Three months ago sleepy-eyed small forward Richard (Rip) Hamilton
wasn't even a starter and rarely ranked as a high priority for
reporters when it came to postgame interviews. Still, there he
was in the visitors' locker room at Madison Square Garden last
Thursday, the new floor leader of the stripped-down Wizards,
facing nearly an hour of questions, most of them about the
possibility of his boss, Michael Jordan, unretiring. "Having Mike
in practice has been great--we can learn from his high level of
competitive energy," said Hamilton, acknowledging that Jordan had
worked out with the team twice in the past three weeks. "Mike's
still Mike. He could come back tomorrow if he wanted to." Just
the same, Hamilton added, "We don't need him coming back."
Washington's 18-58 record at week's end suggested otherwise. In
fact, Hamilton's improved play has been one of the team's few
bright spots. Since the Wizards' late-February dismantling--when
the disappointing Juwan Howard was shipped to the Mavericks, the
mercurial Rod Strickland was waived outright and 35-year-old
veteran Mitch Richmond began an extended stay on injured
reserve--Hamilton has filled the void. Hamilton, a second-year
player out of Connecticut, was averaging 15.6 points a game
before the trade and has averaged a team-leading 23.5 since. He
has scored 40 or more points twice during that span and poured in
more than 30 six times. "He's become so much more confident,"
says Washington center Jahidi White. "He's finding his shot more.
He doesn't need a play [run for him] to score."
A sleek 6'6", Hamilton is deceptively quick and excels at
breaking down defenders with his slick ball handling and at using
picks to free himself for jumpers. In New York last week he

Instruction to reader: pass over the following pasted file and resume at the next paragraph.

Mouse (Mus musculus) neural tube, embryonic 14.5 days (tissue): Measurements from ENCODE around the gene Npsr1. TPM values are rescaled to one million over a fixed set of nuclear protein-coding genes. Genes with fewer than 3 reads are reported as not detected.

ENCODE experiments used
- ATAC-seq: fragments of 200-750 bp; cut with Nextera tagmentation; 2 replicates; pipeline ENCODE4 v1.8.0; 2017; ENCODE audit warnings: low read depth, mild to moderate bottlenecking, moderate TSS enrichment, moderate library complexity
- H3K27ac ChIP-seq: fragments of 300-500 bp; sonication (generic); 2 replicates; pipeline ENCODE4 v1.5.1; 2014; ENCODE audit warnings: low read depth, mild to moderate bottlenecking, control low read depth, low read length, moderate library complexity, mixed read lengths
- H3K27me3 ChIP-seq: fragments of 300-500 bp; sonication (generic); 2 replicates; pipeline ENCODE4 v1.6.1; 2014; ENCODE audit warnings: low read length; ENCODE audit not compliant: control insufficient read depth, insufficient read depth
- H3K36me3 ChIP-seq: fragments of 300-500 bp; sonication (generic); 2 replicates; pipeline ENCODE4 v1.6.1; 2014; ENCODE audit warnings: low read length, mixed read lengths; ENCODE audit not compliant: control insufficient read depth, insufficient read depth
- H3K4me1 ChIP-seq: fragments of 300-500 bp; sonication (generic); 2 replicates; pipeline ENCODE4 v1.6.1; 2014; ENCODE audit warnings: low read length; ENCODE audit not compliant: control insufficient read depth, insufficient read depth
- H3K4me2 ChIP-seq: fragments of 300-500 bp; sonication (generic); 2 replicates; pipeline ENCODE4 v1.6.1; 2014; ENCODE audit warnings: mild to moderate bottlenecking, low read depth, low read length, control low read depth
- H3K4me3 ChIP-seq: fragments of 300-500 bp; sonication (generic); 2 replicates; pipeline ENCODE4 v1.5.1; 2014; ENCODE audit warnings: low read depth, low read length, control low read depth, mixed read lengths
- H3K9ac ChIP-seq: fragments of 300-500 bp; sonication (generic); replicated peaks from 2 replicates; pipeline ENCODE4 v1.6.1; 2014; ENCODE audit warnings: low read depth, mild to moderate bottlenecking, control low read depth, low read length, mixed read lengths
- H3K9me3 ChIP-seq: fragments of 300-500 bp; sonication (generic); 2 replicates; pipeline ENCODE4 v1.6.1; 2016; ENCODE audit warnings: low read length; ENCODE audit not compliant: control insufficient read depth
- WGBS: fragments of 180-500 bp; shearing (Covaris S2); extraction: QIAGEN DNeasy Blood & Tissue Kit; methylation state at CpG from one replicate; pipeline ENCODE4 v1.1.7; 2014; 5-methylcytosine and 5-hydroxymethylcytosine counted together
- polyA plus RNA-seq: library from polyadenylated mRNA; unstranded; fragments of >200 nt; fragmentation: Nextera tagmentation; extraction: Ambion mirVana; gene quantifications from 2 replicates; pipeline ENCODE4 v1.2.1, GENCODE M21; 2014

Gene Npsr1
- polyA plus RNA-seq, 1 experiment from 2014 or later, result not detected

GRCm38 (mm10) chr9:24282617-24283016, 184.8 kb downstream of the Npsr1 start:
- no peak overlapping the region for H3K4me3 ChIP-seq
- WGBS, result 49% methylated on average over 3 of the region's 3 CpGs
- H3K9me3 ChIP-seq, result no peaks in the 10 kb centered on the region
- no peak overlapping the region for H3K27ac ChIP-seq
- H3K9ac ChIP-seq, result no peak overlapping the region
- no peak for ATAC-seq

repeatedly beat the Knicks to the basket with his distinctive
tiptoeing moves, cutting through the lane as if playing
hopscotch. From the outside, he buried three-pointers and pillowy
soft midrange leaners with equal proficiency en route to a
31-point night in a 93-80 Wizards loss. "[Hamilton] was real
impressive," said New York swingman Latrell Sprewell. "He likes
[to come off] that wide screen, and he had it going."
Of course, Hamilton has become the Man in D.C. almost by default;
after all, someone has to do the scoring. (Another player who has
come to the same realization is rookie guard Courtney Alexander,
a Jordan favorite whose style of play on offense is said to irk
Hamilton. Alexander arrived in the Howard trade with a 4.2
average and is averaging 15.4 as a Wizard.) "Hamilton's offense
is good and will get better," says one Eastern Conference scout,
"but the bigger questions are about his defense and toughness.
Can he give, and take, a pounding every night?"
April 15, 2001
Hamilton is that rarest of Wizards--pleasant and thoughtful, a
seer of bright sides and glasses half full. Yes, he must get
stronger (he hopes to add 10 to 15 pounds to his 185-pound frame
through off-season weight training), and he knows Washington
needs to get better. Yet he sees such shortcomings as hurdles not
yet leaped. "We're a young team that's struggled and has had to
learn on the job," he says, "but that's O.K. We're all getting a